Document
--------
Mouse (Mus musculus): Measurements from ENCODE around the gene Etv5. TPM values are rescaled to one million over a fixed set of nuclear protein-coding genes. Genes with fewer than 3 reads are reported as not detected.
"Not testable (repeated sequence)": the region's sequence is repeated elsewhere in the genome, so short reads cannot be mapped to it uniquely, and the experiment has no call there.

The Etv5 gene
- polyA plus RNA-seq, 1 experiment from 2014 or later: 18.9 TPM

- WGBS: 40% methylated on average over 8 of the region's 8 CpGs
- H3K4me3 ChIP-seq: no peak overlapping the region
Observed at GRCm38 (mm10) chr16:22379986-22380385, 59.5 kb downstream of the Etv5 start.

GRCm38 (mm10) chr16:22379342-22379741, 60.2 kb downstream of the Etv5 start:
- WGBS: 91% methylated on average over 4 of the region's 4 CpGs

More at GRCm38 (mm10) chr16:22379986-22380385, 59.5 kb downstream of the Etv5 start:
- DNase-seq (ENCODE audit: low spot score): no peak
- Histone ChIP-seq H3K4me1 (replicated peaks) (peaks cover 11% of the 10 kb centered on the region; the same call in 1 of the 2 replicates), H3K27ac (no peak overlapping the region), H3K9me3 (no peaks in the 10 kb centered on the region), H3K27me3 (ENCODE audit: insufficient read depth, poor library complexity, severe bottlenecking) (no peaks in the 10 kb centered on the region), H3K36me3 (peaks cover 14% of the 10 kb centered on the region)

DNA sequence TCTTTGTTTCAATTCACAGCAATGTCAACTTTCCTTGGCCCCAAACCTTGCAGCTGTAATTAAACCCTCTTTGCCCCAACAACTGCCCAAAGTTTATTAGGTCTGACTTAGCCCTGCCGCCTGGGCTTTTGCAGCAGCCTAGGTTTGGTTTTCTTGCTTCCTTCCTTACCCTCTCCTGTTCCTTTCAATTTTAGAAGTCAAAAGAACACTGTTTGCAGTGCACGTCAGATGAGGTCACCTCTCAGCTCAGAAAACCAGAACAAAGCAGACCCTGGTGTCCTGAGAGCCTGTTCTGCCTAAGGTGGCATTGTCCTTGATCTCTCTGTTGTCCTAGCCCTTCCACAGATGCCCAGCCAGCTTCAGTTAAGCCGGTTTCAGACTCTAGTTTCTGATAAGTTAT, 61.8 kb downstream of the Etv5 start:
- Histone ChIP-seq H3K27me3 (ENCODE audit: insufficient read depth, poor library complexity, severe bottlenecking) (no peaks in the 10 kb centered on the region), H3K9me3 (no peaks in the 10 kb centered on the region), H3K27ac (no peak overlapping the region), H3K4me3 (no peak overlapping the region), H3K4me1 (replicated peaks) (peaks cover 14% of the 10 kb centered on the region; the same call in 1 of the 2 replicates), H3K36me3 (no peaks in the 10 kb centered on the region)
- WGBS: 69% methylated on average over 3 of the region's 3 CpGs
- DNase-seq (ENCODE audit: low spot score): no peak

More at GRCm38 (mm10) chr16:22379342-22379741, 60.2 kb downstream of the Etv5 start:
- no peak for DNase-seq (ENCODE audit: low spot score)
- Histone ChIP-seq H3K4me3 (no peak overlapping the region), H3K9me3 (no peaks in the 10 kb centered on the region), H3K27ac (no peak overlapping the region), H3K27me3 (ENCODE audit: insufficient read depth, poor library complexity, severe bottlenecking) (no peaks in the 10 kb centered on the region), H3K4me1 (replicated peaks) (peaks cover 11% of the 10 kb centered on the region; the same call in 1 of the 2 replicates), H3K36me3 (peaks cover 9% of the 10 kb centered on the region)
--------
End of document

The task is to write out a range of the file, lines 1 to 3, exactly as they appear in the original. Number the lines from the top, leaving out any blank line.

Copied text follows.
Mouse (Mus musculus): Measurements from ENCODE around the gene Etv5. TPM values are rescaled to one million over a fixed set of nuclear protein-coding genes. Genes with fewer than 3 reads are reported as not detected.
"Not testable (repeated sequence)": the region's sequence is repeated elsewhere in the genome, so short reads cannot be mapped to it uniquely, and the experiment has no call there.

The Etv5 gene